|Thomas is watching too|
Before autism, before the regression, the first quirk Sophie exhibited was her sudden and unstoppable love for Thomas the tank engine. As seasoned parents, we had our parenting style down pat by the time Sophie was a toddler (or so we thought). We agreed on the fact that toddlers don't need tv in their lives and never put it on for Sophie (boy, were we in for it). We didn't shield her from her siblings' shows, but we didn't seek out specific toddler programming for her.
Well, one day at my mom's place the kids left the tv on and ran off to play. Sophie absent-mindedly glanced up and there He was. She was captivated and I remember thinking it was so cute. Her older brother was a Thomas fan and I thought it was sweet, passing down the torch so to speak. She was 16 months. So sometime that week I dug up some old DVDs and put it on for Sophie to her delight. And so it began...
In the next few months Sophie started regressing and Thomas took an increasingly more central role in her life, to the eventual exclusion of all else that she used to enjoy. It was a gradual process and we didn't notice it right away. The fact that it was winter, I was pregnant and tired and we went through one flu after another masked the fact that she was becoming completely immersed in the land of Thomas.
So what is it about Thomas?
At one point while researching autism, I looked up "Thomas and autism" on a hunch. Google responded with a flood of hits. Apparently it was a flag for autism and very common (who knew?). This article has a list of reasons of why autistic kids love Thomas, which I will post here, along with my personal notes in brackets:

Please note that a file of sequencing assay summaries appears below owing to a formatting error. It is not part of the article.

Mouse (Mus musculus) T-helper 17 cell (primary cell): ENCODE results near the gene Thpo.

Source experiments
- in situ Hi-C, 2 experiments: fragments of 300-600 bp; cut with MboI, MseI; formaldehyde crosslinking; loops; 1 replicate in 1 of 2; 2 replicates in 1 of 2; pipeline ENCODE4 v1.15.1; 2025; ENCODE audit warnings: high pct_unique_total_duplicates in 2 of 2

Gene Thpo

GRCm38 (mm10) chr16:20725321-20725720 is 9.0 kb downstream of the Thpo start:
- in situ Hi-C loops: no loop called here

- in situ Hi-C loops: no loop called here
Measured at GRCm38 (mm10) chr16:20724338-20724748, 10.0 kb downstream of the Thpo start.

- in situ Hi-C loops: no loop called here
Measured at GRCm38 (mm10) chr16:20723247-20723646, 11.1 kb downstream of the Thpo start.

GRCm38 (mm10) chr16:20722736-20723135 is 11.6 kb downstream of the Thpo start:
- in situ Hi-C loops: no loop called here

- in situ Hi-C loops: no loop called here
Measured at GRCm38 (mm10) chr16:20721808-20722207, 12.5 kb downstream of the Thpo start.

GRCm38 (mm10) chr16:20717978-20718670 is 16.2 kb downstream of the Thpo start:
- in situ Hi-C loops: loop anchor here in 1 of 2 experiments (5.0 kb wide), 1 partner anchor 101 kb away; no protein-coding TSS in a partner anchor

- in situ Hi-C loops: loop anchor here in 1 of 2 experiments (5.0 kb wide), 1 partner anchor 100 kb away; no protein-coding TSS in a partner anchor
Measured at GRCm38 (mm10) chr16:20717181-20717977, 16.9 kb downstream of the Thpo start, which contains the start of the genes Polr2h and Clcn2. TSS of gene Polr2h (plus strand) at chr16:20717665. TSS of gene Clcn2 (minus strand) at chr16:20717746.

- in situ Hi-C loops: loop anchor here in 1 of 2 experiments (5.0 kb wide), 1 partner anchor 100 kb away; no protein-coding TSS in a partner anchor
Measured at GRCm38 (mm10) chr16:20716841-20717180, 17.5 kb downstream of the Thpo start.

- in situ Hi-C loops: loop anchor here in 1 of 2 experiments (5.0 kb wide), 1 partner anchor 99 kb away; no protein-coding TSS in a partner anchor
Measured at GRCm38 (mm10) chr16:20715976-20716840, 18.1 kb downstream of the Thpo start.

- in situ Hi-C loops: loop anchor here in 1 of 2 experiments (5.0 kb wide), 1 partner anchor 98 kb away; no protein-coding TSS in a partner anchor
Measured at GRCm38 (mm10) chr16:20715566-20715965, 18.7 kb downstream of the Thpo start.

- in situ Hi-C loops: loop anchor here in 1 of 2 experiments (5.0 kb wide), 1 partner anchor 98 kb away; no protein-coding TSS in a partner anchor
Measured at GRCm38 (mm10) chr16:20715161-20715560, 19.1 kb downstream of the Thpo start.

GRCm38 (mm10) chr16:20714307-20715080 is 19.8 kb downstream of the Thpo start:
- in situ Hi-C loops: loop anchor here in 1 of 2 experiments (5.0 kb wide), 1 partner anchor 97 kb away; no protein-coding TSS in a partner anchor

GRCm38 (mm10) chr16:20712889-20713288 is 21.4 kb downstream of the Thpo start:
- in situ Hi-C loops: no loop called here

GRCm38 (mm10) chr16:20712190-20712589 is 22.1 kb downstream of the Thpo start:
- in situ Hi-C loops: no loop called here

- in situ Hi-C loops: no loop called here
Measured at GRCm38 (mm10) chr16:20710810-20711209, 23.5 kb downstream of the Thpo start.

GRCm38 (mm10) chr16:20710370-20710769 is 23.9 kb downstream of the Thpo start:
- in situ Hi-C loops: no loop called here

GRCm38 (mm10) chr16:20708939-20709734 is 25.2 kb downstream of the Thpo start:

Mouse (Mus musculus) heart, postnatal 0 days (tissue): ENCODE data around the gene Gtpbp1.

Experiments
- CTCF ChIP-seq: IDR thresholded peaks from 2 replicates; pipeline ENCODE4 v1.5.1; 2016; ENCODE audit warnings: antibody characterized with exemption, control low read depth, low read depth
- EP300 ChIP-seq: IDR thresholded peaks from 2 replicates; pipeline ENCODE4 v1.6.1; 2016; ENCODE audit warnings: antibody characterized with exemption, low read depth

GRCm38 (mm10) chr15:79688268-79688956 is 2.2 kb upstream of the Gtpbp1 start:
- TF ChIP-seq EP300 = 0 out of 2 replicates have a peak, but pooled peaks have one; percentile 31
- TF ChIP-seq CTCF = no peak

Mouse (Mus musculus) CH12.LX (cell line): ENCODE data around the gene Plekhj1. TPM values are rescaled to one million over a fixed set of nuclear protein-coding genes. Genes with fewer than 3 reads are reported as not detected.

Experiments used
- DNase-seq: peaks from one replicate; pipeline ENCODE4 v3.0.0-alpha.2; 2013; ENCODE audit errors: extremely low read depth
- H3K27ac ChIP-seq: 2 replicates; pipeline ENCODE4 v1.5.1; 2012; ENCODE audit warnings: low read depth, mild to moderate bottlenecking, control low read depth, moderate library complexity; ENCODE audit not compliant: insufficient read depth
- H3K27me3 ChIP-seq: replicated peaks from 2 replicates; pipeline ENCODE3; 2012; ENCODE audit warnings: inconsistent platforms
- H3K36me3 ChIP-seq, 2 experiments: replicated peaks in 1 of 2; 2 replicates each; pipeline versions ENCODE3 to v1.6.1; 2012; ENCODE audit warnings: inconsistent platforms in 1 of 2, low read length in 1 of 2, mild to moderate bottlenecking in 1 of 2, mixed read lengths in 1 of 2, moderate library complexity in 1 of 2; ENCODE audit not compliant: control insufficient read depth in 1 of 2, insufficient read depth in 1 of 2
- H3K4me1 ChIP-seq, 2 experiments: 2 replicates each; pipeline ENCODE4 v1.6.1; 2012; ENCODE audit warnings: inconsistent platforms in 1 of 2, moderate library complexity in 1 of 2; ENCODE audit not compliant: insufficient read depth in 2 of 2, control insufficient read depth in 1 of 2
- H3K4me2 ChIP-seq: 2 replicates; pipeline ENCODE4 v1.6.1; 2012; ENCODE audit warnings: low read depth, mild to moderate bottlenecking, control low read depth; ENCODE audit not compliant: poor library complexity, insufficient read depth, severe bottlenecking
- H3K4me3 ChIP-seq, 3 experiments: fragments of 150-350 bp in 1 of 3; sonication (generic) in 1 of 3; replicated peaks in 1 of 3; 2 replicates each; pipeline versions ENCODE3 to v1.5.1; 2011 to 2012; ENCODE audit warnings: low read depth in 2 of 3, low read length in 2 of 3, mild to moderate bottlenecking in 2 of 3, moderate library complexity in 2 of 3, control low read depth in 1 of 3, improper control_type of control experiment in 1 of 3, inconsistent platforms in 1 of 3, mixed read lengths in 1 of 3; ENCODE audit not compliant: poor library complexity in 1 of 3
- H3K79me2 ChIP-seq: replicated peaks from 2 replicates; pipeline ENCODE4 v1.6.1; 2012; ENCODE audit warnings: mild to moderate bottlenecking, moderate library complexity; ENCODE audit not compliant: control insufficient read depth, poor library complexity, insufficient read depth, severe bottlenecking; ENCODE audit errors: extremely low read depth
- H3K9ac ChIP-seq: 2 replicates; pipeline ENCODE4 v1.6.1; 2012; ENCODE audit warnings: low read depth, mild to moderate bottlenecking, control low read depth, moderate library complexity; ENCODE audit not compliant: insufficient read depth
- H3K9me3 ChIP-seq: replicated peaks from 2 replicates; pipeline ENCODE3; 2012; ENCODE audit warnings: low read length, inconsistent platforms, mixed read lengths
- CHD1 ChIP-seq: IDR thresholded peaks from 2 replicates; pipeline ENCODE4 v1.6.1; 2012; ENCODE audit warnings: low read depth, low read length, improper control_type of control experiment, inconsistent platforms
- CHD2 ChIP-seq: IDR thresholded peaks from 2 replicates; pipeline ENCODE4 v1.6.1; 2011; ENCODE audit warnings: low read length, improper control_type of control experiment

- The most obvious, well-known (maybe even a little stereotypical?) reason why children with autism love Thomas the Tank—their obsession with trains. (Sophie does seem to love trains, along with other big vehicles, trucks, cranes, etc)
- The lining up of things. Since children with autism like to line things up, this must be why they love Thomas the Tank Engine. (Never noticed about Sophie)
- The trains fall, crash and get smashed—apparently very fascinating to children with autism. The crash scenes in Thomas the Tank are especially appealing because the action is clear and easy to follow. They can easily re-enact the action scenes at home. (Sophie loves the crashes most of all :-) she often anticipates them and then says "uh-oh!")
- Lack of emotional display. Autistic children relate well to the emotional displays of Thomas the Tank Engine characters. The characters don’t actively talk and their faces are always still. When they do show emotion, it is often exaggerated and set on their faces for a period of time. (I do think so. Hard to say. But her facial expression range is pretty narrow)
- Concrete emotions. Their emotions are not confusing. The characters are either happy, angry, surprised, tired, scared, or embarrassed. There is nothing in between. (I think it's a big one. It's the only show of its kind. We only put on the old episodes for Sophie. The new computer animated ones lack the magic. And Sophie doesn't like them)
- Comprehensive role playing. The class wars that take place between the higher order passenger trains and the lower order freight trains appeal to children with autism because it helps them role play with empathy, triumph, and frustration. (I don't know about class struggles but Sophie definitely enjoys their over-the-top personalities and has her favourites).
- No chaos. The background and scenery are always still, which allows for less distraction and more focus on the main picture. (She can't tell me, but I think she likes that)
- My own additions- the calm, clear voice of the narrator (George Carlin is our favourite) and the beautiful songs. What's not to love? :-)
Some more links about this topic: